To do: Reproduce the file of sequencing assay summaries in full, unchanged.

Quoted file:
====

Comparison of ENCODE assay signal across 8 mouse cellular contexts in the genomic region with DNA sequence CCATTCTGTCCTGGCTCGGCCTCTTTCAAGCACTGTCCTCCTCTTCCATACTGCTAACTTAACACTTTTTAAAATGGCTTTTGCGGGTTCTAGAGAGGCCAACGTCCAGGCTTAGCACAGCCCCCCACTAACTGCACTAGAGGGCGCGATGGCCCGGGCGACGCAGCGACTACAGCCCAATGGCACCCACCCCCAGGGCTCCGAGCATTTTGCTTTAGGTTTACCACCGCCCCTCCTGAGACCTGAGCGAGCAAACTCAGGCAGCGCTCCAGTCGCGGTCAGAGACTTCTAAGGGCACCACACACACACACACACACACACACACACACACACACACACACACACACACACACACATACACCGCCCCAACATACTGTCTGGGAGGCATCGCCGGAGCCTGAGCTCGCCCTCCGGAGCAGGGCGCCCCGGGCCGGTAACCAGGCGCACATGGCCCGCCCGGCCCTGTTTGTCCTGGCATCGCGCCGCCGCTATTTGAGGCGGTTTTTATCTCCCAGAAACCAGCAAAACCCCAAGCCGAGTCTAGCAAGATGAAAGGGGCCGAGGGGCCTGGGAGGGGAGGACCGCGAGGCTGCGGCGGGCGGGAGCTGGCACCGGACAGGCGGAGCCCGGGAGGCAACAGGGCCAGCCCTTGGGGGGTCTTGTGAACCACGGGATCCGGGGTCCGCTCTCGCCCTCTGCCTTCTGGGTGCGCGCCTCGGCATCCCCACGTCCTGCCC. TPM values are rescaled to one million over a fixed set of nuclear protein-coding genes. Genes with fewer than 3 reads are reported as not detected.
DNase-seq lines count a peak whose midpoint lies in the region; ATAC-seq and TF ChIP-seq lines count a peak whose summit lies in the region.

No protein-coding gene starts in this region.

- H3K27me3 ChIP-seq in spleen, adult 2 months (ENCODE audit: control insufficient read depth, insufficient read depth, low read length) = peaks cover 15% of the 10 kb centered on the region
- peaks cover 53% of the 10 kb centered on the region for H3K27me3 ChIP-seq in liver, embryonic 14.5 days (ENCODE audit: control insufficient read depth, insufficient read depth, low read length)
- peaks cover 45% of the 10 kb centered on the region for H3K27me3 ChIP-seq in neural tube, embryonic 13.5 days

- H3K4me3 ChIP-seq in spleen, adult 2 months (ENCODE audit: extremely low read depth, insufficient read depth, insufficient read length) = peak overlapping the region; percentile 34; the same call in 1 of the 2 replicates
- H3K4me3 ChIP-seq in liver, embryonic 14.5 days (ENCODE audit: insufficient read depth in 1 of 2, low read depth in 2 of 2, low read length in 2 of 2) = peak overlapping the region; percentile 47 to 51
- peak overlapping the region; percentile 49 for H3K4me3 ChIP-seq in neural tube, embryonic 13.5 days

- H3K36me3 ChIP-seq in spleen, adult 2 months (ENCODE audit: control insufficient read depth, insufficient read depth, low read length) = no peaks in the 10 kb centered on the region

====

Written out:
Comparison of ENCODE assay signal across 8 mouse cellular contexts in the genomic region with DNA sequence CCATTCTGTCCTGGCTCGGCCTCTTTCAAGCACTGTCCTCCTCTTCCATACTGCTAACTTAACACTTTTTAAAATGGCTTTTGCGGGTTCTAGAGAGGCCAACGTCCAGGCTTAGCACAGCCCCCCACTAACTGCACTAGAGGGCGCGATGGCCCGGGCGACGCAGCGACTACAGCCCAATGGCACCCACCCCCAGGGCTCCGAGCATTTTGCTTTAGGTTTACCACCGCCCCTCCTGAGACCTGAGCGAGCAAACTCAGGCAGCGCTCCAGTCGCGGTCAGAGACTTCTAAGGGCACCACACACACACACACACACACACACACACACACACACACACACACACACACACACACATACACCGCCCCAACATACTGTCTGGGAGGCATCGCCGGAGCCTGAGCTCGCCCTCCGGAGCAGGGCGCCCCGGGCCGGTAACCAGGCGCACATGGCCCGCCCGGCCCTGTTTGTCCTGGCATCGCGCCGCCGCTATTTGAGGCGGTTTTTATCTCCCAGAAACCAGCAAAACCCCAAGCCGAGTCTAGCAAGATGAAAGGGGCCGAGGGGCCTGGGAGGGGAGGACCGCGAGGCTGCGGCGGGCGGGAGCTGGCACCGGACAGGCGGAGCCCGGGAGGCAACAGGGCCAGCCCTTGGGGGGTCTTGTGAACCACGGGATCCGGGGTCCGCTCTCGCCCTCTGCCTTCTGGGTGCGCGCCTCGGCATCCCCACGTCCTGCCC. TPM values are rescaled to one million over a fixed set of nuclear protein-coding genes. Genes with fewer than 3 reads are reported as not detected.
DNase-seq lines count a peak whose midpoint lies in the region; ATAC-seq and TF ChIP-seq lines count a peak whose summit lies in the region.

No protein-coding gene starts in this region.

- H3K27me3 ChIP-seq in spleen, adult 2 months (ENCODE audit: control insufficient read depth, insufficient read depth, low read length) = peaks cover 15% of the 10 kb centered on the region
- peaks cover 53% of the 10 kb centered on the region for H3K27me3 ChIP-seq in liver, embryonic 14.5 days (ENCODE audit: control insufficient read depth, insufficient read depth, low read length)
- peaks cover 45% of the 10 kb centered on the region for H3K27me3 ChIP-seq in neural tube, embryonic 13.5 days

- H3K4me3 ChIP-seq in spleen, adult 2 months (ENCODE audit: extremely low read depth, insufficient read depth, insufficient read length) = peak overlapping the region; percentile 34; the same call in 1 of the 2 replicates
- H3K4me3 ChIP-seq in liver, embryonic 14.5 days (ENCODE audit: insufficient read depth in 1 of 2, low read depth in 2 of 2, low read length in 2 of 2) = peak overlapping the region; percentile 47 to 51
- peak overlapping the region; percentile 49 for H3K4me3 ChIP-seq in neural tube, embryonic 13.5 days

- H3K36me3 ChIP-seq in spleen, adult 2 months (ENCODE audit: control insufficient read depth, insufficient read depth, low read length) = no peaks in the 10 kb centered on the region